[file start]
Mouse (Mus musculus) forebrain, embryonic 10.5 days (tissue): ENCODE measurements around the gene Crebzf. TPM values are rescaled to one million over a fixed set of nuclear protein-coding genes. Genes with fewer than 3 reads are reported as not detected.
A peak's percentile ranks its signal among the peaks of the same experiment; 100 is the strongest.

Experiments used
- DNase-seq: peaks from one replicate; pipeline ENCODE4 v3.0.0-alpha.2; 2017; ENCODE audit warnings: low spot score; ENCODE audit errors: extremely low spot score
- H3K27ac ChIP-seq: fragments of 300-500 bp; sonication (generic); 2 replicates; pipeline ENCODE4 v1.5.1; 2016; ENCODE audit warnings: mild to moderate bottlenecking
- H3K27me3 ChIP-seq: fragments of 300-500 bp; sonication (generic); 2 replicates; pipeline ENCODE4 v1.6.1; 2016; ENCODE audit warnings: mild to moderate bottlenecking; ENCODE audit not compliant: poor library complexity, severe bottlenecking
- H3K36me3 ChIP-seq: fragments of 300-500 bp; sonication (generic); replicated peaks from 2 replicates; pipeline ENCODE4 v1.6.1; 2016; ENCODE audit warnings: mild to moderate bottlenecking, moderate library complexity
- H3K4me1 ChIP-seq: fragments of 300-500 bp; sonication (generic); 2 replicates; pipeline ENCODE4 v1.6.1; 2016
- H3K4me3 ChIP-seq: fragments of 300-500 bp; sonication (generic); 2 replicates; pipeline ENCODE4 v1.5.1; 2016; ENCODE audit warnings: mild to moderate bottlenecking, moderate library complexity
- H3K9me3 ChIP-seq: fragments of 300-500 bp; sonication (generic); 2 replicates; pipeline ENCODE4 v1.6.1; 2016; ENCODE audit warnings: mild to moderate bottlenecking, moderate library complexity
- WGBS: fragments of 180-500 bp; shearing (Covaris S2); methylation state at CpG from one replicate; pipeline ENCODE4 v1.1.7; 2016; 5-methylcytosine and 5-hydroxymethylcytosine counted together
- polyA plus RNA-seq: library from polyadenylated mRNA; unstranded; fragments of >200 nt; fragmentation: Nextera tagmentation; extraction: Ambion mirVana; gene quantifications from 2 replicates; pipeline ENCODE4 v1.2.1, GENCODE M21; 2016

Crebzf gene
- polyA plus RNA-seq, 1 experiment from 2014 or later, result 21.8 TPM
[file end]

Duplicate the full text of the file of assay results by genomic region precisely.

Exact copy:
Mouse (Mus musculus) forebrain, embryonic 10.5 days (tissue): ENCODE measurements around the gene Crebzf. TPM values are rescaled to one million over a fixed set of nuclear protein-coding genes. Genes with fewer than 3 reads are reported as not detected.
A peak's percentile ranks its signal among the peaks of the same experiment; 100 is the strongest.

Experiments used
- DNase-seq: peaks from one replicate; pipeline ENCODE4 v3.0.0-alpha.2; 2017; ENCODE audit warnings: low spot score; ENCODE audit errors: extremely low spot score
- H3K27ac ChIP-seq: fragments of 300-500 bp; sonication (generic); 2 replicates; pipeline ENCODE4 v1.5.1; 2016; ENCODE audit warnings: mild to moderate bottlenecking
- H3K27me3 ChIP-seq: fragments of 300-500 bp; sonication (generic); 2 replicates; pipeline ENCODE4 v1.6.1; 2016; ENCODE audit warnings: mild to moderate bottlenecking; ENCODE audit not compliant: poor library complexity, severe bottlenecking
- H3K36me3 ChIP-seq: fragments of 300-500 bp; sonication (generic); replicated peaks from 2 replicates; pipeline ENCODE4 v1.6.1; 2016; ENCODE audit warnings: mild to moderate bottlenecking, moderate library complexity
- H3K4me1 ChIP-seq: fragments of 300-500 bp; sonication (generic); 2 replicates; pipeline ENCODE4 v1.6.1; 2016
- H3K4me3 ChIP-seq: fragments of 300-500 bp; sonication (generic); 2 replicates; pipeline ENCODE4 v1.5.1; 2016; ENCODE audit warnings: mild to moderate bottlenecking, moderate library complexity
- H3K9me3 ChIP-seq: fragments of 300-500 bp; sonication (generic); 2 replicates; pipeline ENCODE4 v1.6.1; 2016; ENCODE audit warnings: mild to moderate bottlenecking, moderate library complexity
- WGBS: fragments of 180-500 bp; shearing (Covaris S2); methylation state at CpG from one replicate; pipeline ENCODE4 v1.1.7; 2016; 5-methylcytosine and 5-hydroxymethylcytosine counted together
- polyA plus RNA-seq: library from polyadenylated mRNA; unstranded; fragments of >200 nt; fragmentation: Nextera tagmentation; extraction: Ambion mirVana; gene quantifications from 2 replicates; pipeline ENCODE4 v1.2.1, GENCODE M21; 2016

Crebzf gene
- polyA plus RNA-seq, 1 experiment from 2014 or later, result 21.8 TPM